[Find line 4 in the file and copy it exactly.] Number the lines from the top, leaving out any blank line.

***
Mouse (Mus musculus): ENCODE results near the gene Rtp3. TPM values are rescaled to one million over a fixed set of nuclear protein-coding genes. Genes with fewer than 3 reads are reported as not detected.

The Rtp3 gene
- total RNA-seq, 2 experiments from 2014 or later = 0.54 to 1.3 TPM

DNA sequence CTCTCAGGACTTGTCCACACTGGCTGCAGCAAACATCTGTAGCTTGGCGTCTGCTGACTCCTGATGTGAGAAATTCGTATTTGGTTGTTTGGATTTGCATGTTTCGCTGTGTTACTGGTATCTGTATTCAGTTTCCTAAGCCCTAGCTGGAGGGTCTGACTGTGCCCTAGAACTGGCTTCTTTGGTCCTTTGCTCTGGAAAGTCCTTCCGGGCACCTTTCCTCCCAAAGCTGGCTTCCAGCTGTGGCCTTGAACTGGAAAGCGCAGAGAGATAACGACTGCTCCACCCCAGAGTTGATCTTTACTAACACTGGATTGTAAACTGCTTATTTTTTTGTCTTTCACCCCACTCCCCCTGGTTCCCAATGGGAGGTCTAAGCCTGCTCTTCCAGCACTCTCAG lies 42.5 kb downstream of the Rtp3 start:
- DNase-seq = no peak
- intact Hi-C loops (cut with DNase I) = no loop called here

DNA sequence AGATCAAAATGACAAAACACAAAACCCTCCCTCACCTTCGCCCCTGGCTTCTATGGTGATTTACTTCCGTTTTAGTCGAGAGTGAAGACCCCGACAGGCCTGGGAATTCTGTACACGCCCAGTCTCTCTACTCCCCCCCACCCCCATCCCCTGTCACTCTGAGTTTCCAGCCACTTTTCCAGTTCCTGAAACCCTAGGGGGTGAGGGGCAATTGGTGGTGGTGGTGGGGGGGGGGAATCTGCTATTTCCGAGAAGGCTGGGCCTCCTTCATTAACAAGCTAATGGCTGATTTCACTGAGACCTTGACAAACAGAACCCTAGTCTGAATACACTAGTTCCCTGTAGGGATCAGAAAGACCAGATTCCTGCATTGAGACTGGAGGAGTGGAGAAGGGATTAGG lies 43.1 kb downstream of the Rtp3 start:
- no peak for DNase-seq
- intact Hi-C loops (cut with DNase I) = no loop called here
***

DNA sequence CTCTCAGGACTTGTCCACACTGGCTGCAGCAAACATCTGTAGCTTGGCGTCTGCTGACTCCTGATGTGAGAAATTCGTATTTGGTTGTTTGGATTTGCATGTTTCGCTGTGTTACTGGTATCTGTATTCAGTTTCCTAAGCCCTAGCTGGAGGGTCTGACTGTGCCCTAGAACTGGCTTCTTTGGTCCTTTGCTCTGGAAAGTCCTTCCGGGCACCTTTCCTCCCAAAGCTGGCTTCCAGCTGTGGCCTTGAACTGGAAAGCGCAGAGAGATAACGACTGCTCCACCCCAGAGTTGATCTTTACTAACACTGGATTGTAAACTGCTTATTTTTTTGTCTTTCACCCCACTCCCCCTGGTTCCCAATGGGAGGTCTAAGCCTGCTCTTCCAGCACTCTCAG lies 42.5 kb downstream of the Rtp3 start: